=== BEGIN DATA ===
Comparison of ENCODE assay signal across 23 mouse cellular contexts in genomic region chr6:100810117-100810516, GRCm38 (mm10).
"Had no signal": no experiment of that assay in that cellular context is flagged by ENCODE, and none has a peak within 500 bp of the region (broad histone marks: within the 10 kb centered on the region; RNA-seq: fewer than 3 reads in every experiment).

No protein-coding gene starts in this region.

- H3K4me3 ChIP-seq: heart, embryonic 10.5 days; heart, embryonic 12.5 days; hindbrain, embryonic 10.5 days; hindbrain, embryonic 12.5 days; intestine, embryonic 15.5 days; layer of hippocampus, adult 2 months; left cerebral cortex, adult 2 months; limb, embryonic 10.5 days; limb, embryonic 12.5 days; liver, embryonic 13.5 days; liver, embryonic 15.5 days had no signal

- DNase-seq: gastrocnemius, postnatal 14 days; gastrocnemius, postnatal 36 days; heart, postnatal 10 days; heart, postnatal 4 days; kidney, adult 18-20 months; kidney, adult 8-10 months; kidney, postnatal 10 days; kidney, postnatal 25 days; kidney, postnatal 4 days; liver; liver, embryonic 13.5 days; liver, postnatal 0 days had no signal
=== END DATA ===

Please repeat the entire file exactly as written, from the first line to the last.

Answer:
Comparison of ENCODE assay signal across 23 mouse cellular contexts in genomic region chr6:100810117-100810516, GRCm38 (mm10).
"Had no signal": no experiment of that assay in that cellular context is flagged by ENCODE, and none has a peak within 500 bp of the region (broad histone marks: within the 10 kb centered on the region; RNA-seq: fewer than 3 reads in every experiment).

No protein-coding gene starts in this region.

- H3K4me3 ChIP-seq: heart, embryonic 10.5 days; heart, embryonic 12.5 days; hindbrain, embryonic 10.5 days; hindbrain, embryonic 12.5 days; intestine, embryonic 15.5 days; layer of hippocampus, adult 2 months; left cerebral cortex, adult 2 months; limb, embryonic 10.5 days; limb, embryonic 12.5 days; liver, embryonic 13.5 days; liver, embryonic 15.5 days had no signal

- DNase-seq: gastrocnemius, postnatal 14 days; gastrocnemius, postnatal 36 days; heart, postnatal 10 days; heart, postnatal 4 days; kidney, adult 18-20 months; kidney, adult 8-10 months; kidney, postnatal 10 days; kidney, postnatal 25 days; kidney, postnatal 4 days; liver; liver, embryonic 13.5 days; liver, postnatal 0 days had no signal